Weight loss for Dogs pets

 

 

A Weight Loss Program for Dogs

Helping your dog to lose weight healthily! 

Dogs, like their masters, will gain weight if they eat consume more energy than their body requires. While most dogs don’t get after dinner desserts, they can gain weight by eating table scraps. Although they love the human food we give them, it isn’t always good for them. Dogs need food that is nutritionally balanced for them. Overweight dogs are prone to arthritis, circulatory problems, pancreatic disorders, liver disease and more.

Before your pet dog begins any weight loss program, you should first consult your veterinarian. Certain medical conditions can cause obesity, and only your Vet can determine this. He/she will help you establish a specific program for your dog to lose weight in a natural manner. You can also consult with a certified veterinary nutritionist. Your Vet will set up a realistic weight loss program, usually a loss of 1-2% of the body weight per week. Rapid weight loss is not recommended because the weight, as many human dieters will tell you, usually comes back after the weight reduction diet is stopped.

Essential Components for Successful Pet Dog Weight Loss

Food intake and exercise are key parts of any weight loss program. If your Vet does not recommend a change in diet, you should continue feeding your dog his/her regular food, but in smaller proportions. Begin by reducing the amount of food by 20-40%. You can control the dog’s appetite by feeding him/her 2-4 small meals throughout the day. Make sure that everyone in the household upholds your dog’s diet. No table snacks! Avoid extra treats. If you have more than one dog, don’t allow the bigger overweight dog to eat their food.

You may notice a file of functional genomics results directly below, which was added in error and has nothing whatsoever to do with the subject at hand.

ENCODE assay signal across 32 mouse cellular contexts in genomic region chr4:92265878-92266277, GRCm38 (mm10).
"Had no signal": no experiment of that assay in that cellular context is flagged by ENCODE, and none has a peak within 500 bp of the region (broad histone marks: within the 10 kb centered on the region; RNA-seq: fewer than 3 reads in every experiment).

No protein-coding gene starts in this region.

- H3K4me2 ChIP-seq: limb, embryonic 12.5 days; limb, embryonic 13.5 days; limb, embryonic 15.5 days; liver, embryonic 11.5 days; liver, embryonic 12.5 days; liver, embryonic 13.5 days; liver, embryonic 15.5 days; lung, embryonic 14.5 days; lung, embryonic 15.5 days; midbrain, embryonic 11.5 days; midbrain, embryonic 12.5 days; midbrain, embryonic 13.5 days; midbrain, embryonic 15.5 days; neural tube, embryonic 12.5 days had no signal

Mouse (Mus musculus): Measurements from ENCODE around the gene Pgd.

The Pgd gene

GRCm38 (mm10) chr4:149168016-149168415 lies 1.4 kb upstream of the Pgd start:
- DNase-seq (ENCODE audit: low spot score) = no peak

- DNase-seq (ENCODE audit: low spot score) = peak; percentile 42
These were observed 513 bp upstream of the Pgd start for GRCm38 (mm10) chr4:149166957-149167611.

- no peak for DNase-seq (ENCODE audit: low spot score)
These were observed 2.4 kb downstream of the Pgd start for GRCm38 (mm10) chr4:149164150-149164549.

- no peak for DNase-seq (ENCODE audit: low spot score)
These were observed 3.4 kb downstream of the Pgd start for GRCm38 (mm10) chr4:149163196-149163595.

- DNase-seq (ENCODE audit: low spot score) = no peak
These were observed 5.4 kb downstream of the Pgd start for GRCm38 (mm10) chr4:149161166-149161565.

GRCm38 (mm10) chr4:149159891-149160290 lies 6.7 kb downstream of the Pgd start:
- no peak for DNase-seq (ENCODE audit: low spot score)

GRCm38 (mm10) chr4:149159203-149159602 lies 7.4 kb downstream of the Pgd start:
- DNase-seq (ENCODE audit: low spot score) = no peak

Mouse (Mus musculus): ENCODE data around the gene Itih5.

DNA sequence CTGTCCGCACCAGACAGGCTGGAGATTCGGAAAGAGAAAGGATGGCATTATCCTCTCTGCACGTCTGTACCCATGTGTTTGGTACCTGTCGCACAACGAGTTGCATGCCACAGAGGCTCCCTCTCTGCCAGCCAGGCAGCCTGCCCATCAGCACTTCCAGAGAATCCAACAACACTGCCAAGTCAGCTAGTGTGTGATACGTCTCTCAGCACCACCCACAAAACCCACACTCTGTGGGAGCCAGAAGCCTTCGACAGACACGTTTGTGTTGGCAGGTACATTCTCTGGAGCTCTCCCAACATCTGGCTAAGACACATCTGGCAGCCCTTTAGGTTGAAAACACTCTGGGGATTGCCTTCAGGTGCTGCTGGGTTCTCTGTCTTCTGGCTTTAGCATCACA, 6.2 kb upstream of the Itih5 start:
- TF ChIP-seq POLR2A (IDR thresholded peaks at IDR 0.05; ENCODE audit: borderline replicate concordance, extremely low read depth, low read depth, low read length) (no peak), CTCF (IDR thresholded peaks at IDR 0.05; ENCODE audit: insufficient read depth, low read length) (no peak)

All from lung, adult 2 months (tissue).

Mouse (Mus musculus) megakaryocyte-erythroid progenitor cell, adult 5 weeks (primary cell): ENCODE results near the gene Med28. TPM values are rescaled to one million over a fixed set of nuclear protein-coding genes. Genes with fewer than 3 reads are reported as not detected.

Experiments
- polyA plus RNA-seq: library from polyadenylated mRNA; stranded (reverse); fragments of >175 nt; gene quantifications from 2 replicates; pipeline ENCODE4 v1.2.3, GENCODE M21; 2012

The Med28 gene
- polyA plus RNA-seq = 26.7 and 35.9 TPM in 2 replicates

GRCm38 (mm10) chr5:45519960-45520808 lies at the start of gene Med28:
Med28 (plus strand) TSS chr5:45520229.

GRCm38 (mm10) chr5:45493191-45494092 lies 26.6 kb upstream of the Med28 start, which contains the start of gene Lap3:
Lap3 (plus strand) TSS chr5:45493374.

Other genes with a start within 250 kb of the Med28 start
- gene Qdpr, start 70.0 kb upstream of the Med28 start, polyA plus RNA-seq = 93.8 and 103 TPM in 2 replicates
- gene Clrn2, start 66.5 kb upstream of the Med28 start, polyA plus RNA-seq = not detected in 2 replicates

If your Vet wants to change your dog’s diet, there are a number of companies that make low-calorie weight loss formula dog foods, including Purina, Pedigree and Eukanuba. Canidae Brand is made with glucosamine and chondroitin for better joint health and psyllium to aid in digestion. These brands and others have developed formulas that provide balanced nutrition for safe, effective weight loss. The dog foods contain low fat, reduced calories, high fiber content and a high ratio of protein to calories. Why does this work? A low fat diet helps to control a dog’s calorie intake. Fiber helps the dog feel full. The weight loss diet provides a dog with the nutrition he needs to reduce stress and maintain healthy bodily functions while your dog reduces the excess weight.

Tricking Your Dog into Eating New, Low-Fat Meals

Sounds simple enough, doesn’t it? Some of you are no doubt saying “that won’t work with my dog. He’s fussy and won’t switch brands.” It’s true. Some dogs simply turn their nose up at new food and walk away. You can, however, make the switch to a new food over four days. Begin with 75% of his old food and blend in 25% new food on day 1. On day 2, mix equal parts of old and new food. Mix 25% old with 75% new food on day 3. On day 4, give your dog 100% new food. You may have to come up with your own ratios of old to new for your dog, but the change will eventually be successful.

More Activity – It’s natural for Dogs to be active!